A New York Supreme Court judge ruled Wednesday that real estate firm Cushman & Wakefield is in contempt of court for not complying with a state attorney general subpoena, and has to pay $10,000 every day until they turn over requested records pertaining to former President Donald Trump.
The subpoena is part of New York Attorney General Letitia James’s ongoing probe of Trump and the Trump Organization, having to do with suspicion that the former president or his business had misled banks or tax officials about the value of assets — inflating them to gain favorable loan terms or minimizing them to reap tax savings.
According to court documents, Cushman & Wakefield partially complied with the subpoena, then refused to provide additional materials, which resulted in additional court proceedings before they were ultimately ordered to comply by June 27. Judge Arthur Engoron observed in Wednesday’s order that the company waited until June 29 to file a motion requesting either a protective order or a time extension.
“As an initial matter, this Court is incredulous as to why Cushman & Wakefield would wait until two days after the Court-ordered deadline had lapsed to initiate the process of asking for yet another extension,” Engoron wrote. “Cushman & Wakefield’s failure to seek an extension in a timely matter [sic] is fatal to its motion because Cushman & Wakefield fails to identify any good cause for filing its motion after its time to comply had already lapsed.”
In their June 29 motion, Cushman & Wakefield said that they and the attorney general’s office had agreed to extend the deadline from June 27 to June 29, and that when they agreed to this they had not foreseen “the extent of the remaining logistical and technical challenges” involved in turning over tens of thousands of remaining documents.
An accompanying affidavit from the chief technical officer of the company handling the document review and production processes stated that there was an estimated 72 million pages of documents that they were in the middle of processing and that it would take roughly two weeks to go through it all.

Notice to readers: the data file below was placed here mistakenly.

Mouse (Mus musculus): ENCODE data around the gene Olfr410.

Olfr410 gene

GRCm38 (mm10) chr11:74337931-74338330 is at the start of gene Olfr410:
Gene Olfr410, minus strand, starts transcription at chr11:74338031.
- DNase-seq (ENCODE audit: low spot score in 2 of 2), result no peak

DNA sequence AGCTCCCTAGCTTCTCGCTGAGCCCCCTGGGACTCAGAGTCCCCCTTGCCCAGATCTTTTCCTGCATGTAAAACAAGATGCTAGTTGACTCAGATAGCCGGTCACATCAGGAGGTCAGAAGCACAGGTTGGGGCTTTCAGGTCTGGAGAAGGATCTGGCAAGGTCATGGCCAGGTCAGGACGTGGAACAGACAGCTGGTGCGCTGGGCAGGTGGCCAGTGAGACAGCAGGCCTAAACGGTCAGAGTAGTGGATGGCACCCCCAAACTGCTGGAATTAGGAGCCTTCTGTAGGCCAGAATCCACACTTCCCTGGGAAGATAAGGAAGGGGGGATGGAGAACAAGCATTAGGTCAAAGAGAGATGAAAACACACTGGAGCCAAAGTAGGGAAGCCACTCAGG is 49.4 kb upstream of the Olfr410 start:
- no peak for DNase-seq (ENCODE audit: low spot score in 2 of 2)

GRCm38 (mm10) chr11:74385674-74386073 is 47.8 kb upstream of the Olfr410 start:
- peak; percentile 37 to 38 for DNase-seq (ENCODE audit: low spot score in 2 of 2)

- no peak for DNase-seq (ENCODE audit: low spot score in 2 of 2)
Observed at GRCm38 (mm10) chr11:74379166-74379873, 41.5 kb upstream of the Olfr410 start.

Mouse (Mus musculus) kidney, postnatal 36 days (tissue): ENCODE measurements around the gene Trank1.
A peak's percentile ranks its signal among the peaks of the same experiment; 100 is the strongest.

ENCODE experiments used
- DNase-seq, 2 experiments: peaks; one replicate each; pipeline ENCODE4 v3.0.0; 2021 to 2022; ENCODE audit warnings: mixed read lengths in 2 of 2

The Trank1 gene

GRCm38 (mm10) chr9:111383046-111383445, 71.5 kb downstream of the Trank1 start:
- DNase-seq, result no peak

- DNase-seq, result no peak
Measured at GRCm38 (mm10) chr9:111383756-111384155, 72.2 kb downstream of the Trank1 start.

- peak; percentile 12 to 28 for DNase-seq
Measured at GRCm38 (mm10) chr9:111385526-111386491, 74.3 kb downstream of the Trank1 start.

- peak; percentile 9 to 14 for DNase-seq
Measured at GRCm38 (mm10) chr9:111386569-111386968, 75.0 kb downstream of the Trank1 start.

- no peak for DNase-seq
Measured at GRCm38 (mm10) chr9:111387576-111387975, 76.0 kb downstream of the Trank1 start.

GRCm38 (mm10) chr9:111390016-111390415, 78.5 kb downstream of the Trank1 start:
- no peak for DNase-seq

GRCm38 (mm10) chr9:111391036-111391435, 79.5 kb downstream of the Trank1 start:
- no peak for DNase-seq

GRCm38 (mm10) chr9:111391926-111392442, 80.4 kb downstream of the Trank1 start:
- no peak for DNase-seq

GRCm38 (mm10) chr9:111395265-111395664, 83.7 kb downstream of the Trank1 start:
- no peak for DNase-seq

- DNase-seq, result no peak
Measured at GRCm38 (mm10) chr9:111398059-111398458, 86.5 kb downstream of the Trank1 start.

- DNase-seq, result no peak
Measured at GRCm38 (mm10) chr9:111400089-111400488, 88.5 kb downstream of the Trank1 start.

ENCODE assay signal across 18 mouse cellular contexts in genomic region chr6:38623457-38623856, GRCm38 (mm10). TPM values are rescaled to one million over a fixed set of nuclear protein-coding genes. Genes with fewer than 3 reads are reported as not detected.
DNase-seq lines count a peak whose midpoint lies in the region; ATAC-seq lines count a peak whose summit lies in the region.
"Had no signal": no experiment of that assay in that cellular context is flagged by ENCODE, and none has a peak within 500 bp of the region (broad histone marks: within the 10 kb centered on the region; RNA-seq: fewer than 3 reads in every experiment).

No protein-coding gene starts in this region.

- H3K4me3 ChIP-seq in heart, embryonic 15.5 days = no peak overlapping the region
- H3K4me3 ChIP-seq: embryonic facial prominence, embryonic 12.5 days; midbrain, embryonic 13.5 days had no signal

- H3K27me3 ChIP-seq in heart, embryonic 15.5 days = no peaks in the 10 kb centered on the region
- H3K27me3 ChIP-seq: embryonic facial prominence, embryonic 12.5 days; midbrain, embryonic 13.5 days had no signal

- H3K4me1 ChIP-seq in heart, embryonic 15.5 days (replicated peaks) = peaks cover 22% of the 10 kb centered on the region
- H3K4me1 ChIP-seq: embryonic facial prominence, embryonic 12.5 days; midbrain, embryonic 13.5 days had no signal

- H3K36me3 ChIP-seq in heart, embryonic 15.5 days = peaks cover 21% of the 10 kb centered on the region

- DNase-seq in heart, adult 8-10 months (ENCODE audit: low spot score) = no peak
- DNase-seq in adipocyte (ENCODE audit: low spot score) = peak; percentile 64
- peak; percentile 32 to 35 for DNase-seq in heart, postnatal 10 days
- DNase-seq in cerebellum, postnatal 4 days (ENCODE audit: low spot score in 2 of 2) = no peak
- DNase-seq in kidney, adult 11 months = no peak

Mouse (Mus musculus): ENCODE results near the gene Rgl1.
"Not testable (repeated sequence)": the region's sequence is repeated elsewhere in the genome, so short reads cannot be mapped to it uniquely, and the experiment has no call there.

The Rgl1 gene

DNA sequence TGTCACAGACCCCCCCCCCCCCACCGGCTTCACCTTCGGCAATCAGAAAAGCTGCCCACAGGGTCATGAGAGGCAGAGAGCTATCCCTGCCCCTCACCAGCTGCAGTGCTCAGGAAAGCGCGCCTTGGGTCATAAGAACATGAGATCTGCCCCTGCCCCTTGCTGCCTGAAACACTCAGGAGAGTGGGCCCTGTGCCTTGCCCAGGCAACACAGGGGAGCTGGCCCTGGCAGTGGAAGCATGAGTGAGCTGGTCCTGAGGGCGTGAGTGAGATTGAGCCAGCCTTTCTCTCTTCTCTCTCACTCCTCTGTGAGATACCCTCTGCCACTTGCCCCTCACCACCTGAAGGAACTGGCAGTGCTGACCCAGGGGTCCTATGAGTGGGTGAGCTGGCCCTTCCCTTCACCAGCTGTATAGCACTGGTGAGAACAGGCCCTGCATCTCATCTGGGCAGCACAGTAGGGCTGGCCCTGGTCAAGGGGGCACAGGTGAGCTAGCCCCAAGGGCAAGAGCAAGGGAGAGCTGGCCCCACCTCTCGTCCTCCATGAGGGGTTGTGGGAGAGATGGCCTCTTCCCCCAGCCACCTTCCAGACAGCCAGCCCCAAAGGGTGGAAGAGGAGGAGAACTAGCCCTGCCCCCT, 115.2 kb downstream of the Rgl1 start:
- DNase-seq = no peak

Despite this, Engoron said that even if there was no issue of timeliness with Cushman & Wakefield’s motion, it would still fail because they had not shown the necessary “good cause” for an extension, and could not get a protective order because they had already lost a motion to quash the subpoenas.
As the New York Supreme Court is only the state’s trial-level court, Cushman & Wakefield can appeal the ruling to the court’s appellate division. According to a company spokesperson, that is exactly what they will do.
“The ruling to hold Cushman & Wakefield in contempt demonstrates a failure to understand the extreme lengths Cushman has gone to comply with the Court’s order,” the spokesperson said in a statement. “We have gone to great expense and effort to quickly identify, collect, review and produce the massive set of documents requested by the OAG, and we have now produced over hundreds of thousands of pages of documents and over 650 appraisals since the last subpoena was issued in February 2022.”
The spokesperson added that “Cushman disagrees with any suggestion that the firm has not exercised diligence and good faith in complying with the Court’s order, and we will be appealing this decision.”
Cushman & Wakefield is not the first party Engoron has hit with daily $10,000 fines for contempt. He previously issued a similar penalty against President Trump himself for failure to turn over all requested documents. Engoron eventually lifted the contempt order against Trump after offering to do so if he met certain conditions including detailing his efforts to look for remaining documents.